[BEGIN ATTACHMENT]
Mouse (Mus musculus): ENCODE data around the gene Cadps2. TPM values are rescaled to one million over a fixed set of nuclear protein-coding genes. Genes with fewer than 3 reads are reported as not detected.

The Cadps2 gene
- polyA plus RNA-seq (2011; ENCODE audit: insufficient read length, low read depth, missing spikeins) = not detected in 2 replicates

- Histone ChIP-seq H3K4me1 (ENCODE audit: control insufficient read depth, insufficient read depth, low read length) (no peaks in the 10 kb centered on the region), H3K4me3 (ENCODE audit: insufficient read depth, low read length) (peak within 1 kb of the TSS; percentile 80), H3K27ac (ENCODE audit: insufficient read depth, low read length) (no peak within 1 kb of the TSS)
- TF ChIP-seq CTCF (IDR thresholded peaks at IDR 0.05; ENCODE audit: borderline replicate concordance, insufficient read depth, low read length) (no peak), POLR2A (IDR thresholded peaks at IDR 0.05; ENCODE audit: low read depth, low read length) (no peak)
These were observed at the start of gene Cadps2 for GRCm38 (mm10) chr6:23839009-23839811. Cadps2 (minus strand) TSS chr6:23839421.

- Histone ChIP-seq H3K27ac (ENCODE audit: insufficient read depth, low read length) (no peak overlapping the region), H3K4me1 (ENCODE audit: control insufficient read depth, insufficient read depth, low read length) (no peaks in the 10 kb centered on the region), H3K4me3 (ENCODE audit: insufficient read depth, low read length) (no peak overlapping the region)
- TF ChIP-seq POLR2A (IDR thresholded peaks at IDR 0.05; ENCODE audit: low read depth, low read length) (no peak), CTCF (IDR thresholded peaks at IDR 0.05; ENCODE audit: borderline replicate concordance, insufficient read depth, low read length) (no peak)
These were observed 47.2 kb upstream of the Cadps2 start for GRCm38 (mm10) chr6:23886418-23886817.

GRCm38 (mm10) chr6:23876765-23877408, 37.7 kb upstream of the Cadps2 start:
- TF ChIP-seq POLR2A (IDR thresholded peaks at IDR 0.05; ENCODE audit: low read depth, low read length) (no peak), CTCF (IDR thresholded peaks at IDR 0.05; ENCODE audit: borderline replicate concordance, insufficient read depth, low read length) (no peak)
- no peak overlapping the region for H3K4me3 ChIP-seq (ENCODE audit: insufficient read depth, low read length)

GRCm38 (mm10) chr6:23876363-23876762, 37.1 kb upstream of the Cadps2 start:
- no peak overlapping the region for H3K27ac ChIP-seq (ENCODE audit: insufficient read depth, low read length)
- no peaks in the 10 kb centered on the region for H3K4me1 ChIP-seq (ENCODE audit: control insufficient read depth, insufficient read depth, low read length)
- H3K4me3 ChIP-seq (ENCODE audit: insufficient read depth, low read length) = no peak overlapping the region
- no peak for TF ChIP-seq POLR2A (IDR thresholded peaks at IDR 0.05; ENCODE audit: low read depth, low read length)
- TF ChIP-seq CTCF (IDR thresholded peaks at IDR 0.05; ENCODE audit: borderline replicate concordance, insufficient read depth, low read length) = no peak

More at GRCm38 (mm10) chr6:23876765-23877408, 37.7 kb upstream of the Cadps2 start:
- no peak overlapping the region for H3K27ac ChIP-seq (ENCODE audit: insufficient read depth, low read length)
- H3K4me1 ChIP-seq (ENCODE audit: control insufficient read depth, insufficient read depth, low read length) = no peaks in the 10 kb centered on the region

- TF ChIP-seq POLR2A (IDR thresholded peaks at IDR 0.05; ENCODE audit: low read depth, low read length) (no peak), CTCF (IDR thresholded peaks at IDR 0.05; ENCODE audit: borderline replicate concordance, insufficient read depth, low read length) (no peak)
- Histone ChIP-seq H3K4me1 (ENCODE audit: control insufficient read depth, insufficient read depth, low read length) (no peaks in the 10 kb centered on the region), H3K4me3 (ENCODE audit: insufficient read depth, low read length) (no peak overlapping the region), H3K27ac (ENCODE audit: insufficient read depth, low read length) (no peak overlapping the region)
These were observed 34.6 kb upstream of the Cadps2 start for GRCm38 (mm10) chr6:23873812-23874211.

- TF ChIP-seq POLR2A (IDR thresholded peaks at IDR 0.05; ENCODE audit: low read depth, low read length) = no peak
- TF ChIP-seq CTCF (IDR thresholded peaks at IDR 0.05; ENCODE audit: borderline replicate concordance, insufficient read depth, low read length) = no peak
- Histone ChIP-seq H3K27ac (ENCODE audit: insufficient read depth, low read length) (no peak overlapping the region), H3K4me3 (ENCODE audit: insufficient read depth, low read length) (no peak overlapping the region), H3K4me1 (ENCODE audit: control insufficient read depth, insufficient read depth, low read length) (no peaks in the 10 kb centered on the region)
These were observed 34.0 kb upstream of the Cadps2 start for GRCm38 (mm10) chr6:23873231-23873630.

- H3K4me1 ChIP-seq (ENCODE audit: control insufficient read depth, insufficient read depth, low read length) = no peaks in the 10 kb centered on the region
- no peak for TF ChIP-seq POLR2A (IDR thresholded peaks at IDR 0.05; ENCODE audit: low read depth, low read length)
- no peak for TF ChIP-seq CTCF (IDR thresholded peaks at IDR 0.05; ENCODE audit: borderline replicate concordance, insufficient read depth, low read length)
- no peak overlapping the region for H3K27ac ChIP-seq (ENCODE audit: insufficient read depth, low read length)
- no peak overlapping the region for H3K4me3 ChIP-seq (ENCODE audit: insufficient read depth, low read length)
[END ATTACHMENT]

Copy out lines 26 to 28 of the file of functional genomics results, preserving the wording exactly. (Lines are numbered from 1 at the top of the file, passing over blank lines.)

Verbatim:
- TF ChIP-seq CTCF (IDR thresholded peaks at IDR 0.05; ENCODE audit: borderline replicate concordance, insufficient read depth, low read length) = no peak
- Histone ChIP-seq H3K27ac (ENCODE audit: insufficient read depth, low read length) (no peak overlapping the region), H3K4me3 (ENCODE audit: insufficient read depth, low read length) (no peak overlapping the region), H3K4me1 (ENCODE audit: control insufficient read depth, insufficient read depth, low read length) (no peaks in the 10 kb centered on the region)
These were observed 34.0 kb upstream of the Cadps2 start for GRCm38 (mm10) chr6:23873231-23873630.